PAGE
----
Dagenham scout Jodie Chesney fatally stabbed in Harold Hill was a ‘blameless individual’ caught up drug dealers’ quarrel, court told
- Credit: Archant
A popular scout from Dagenham was stabbed in a “cowardly attack” in Harold Hill for which she is unlikely to have been the intended target, a court heard today, Tuesday, September 17.
Jodie Chesney was chatting and listening to music with friends in Amy's Park, St Neots Road, on Friday, March 1 when she was fatally stabbed in the back, the Old Bailey heard.
The jury was told that at about 9.20pm Jodie's boyfriend noticed two figures coming out of the darkness towards them.
He saw one of the men swing his right arm in the direction of Jodie's back.
Jodie screamed and the two men man off.
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Prosecutor Crispin Aylett said that for Jodie's friends in the playground, her killers had come out of nowhere and then vanished.
Using a mobile phone as a torch, a friend saw that Jodie had sustained a deep stab wound to her back and she was bleeding heavily.
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Residents in the area came to help and the 17-year-old was rushed to hospital.
A team of doctors was dispatched to meet the ambulance halfway at an Esso Garage in Gants Hill.
About an hour after she had been stabbed, Jodie was pronounced dead shortly before 10.30pm.
Mr Aylett said: "None of Jodie's friends had the slightest idea who could have been responsible for this cowardly attack.
"Indeed the attack was so unexpected and so sudden that a number of Jodie's friends had not even noticed the two males come upon them in the darkness.
"For all the expressions of sympathy and dismay, no one had any idea as to who could have been responsible for this shocking crime."
On the night of the murder a man had been driving his car in the area around the park where Jodie was stabbed.
He saw two men running up to a car and getting in. He described it to police as an old, black Vauxhall Corsa, possibly a 2008 model.
Mr Aylett told jurors that if it wasn't for the chance sighting of the car, the murder of Jodie might have gone undetected.
He said police discovered the car was registered to Manuel Petrovic and that just nine minutes before the murder, it had been driving away from Romford towards Harold Hill.
He said the car was also spotted in Elvet Avenue, Gidea Park, on the night of Jodie's death.
A resident filmed from her window two young men shouting at each other in the road that the driver's keys had been stolen.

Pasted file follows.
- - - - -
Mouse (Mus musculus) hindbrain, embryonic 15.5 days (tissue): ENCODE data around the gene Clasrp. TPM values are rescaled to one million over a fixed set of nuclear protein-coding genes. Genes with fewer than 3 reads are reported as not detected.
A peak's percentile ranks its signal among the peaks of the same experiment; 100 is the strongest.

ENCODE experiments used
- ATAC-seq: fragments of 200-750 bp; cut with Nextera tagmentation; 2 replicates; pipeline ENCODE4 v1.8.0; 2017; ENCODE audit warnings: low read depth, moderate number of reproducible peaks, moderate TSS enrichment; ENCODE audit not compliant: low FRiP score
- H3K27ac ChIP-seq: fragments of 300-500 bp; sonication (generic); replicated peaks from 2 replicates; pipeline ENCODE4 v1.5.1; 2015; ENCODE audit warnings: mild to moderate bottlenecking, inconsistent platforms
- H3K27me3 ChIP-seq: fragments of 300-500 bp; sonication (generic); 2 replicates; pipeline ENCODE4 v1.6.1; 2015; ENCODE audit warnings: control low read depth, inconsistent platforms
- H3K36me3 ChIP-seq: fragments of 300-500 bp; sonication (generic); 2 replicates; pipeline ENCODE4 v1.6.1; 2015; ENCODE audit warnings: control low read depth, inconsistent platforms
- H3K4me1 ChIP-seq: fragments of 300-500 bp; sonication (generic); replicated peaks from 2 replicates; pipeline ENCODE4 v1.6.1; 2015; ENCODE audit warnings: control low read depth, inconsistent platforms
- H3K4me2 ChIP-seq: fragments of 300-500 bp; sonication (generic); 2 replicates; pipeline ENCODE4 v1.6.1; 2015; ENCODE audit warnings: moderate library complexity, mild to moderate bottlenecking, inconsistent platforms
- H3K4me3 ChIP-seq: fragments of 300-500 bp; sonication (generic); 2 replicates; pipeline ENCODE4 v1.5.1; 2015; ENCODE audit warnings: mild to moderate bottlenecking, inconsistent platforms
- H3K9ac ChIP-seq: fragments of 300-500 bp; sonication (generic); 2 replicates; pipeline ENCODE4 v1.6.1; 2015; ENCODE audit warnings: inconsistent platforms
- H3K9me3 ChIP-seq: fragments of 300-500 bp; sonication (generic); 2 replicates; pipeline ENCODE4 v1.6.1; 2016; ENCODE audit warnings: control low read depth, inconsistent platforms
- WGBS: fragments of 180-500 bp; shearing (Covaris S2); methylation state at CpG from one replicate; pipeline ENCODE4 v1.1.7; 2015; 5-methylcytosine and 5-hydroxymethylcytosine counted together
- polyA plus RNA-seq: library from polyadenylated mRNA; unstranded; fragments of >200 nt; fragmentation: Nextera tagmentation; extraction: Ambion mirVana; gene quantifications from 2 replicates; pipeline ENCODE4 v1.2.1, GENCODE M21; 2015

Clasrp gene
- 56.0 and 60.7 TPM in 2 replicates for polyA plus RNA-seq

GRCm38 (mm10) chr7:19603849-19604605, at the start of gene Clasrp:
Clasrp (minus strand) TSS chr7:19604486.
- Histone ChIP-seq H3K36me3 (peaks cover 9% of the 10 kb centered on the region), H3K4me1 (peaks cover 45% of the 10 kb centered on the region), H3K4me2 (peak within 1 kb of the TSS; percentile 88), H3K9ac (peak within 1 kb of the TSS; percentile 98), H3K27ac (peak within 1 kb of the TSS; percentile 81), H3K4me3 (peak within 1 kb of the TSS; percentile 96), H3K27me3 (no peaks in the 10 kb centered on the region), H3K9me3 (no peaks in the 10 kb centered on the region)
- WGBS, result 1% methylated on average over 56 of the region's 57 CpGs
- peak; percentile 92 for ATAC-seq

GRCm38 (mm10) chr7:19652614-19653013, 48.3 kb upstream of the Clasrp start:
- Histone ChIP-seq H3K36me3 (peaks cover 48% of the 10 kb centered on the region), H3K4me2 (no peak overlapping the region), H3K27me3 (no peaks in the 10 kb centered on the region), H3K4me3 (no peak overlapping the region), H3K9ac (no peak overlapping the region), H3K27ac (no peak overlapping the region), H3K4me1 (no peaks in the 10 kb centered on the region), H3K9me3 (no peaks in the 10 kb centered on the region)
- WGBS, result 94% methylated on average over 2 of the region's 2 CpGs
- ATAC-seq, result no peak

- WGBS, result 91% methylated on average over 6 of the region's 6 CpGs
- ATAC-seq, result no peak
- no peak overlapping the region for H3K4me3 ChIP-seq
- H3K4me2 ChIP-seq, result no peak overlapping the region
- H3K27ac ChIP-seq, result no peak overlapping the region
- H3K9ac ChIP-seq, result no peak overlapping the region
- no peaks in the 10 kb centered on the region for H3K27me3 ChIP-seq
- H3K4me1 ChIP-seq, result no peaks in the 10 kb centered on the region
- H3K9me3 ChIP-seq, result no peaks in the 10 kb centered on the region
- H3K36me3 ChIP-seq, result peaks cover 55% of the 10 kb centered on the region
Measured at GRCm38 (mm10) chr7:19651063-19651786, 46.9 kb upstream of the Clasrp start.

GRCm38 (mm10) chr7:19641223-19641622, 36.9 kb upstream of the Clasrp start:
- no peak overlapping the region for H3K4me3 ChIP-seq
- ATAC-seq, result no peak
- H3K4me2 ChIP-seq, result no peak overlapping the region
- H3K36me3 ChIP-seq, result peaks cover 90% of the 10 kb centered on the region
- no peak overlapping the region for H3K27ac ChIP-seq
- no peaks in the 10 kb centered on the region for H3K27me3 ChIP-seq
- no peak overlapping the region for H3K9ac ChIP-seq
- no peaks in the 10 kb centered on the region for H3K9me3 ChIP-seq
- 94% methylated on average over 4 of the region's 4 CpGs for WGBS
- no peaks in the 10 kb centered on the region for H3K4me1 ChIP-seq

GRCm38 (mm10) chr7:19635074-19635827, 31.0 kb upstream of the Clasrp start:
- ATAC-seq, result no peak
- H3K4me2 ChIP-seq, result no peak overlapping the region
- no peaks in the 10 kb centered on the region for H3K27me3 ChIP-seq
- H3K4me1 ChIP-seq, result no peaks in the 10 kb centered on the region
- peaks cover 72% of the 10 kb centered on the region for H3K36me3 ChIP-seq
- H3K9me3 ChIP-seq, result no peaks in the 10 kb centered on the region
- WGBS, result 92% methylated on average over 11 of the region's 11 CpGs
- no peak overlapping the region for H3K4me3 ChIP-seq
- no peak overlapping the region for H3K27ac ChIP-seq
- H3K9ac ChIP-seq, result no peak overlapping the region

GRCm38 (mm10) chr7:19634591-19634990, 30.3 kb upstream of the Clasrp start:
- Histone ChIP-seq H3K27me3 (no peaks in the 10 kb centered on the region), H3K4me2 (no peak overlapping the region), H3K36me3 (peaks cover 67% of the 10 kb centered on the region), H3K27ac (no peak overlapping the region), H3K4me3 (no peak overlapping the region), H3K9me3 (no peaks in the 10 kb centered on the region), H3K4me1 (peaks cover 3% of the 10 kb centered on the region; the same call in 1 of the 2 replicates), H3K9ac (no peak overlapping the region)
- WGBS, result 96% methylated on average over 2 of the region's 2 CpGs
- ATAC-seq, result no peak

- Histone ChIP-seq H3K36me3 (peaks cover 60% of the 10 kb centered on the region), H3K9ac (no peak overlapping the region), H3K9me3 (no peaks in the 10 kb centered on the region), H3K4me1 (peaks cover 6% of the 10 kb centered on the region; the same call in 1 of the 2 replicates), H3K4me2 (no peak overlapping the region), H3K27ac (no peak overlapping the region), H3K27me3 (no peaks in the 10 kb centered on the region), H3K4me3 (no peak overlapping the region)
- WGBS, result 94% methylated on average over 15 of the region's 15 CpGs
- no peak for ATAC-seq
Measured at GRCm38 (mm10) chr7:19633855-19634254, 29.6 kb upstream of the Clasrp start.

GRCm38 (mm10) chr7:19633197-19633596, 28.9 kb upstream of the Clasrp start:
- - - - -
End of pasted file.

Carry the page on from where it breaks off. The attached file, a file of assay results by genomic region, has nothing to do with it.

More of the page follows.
Mr Aylett told jurors that the footage was of Mr Petrovic and a 16-year-old boy who had carried on dealing drugs that night and appear to have been ambushed by their customers who stole their drugs and the key to Mr Petrovic's car.
Without his keys the car remained stuck in Elvet Avenue and residents had to call the police who later seized the vehicle.
By the time Mr Petrovic reported his car stolen on Monday, it had become the focus of the police's investigation into Jodie's death.
Mr Petrovic, 20, from Collier Row, Svenson Ong-a-kwie, 19, from Collier Row, and two youths, aged 16 and 17, from Barking and Romford, were subsequently charged with Jodie's murder.
All four defendants deny murder.
Mr Aylett told the court that one or more of Jodie's friends might have previously bought cannabis from one or more of the defendants.
"There is, however, nothing to suggest that Jodie was involved in the supply of drugs or that she might have upset anyone," said the prosecutor.
"Jodie's father Peter has described her as a 'beautiful well-liked, fun, young woman who judged no one and loved everyone'.
"So the prosecution suggest that Jodie is unlikely to have been the intended target; more likely is that the intended target was somebody else altogether."
He suggested that all four defendants had gone together in Mr Petrovic's car in order to "mete out violence" and not collect money and drugs as Mr Petrovic later claimed to the police.
"The drug dealing world is one of turf wars, rivalries and pathetic claims for respect," said the prosecutor.
"And when drug dealers fall out, they do not take their problems to the police.
"Instead, they take matters into their own hands, prepared to use serious violence in order to prove whatever point it is that they wish to make."
He continued: "If the prosecution are right in saying that Jodie Chesney was an entirely blameless individual who got caught up in some quarrel between drug dealers, then her murder was the terrible consequence of an all-too casual approach to the carrying and using of knives."
The Havering Sixth Form College student had been studying three A-levels and was weeks away from completing her Duke of Edinburgh gold award.
The trial continues.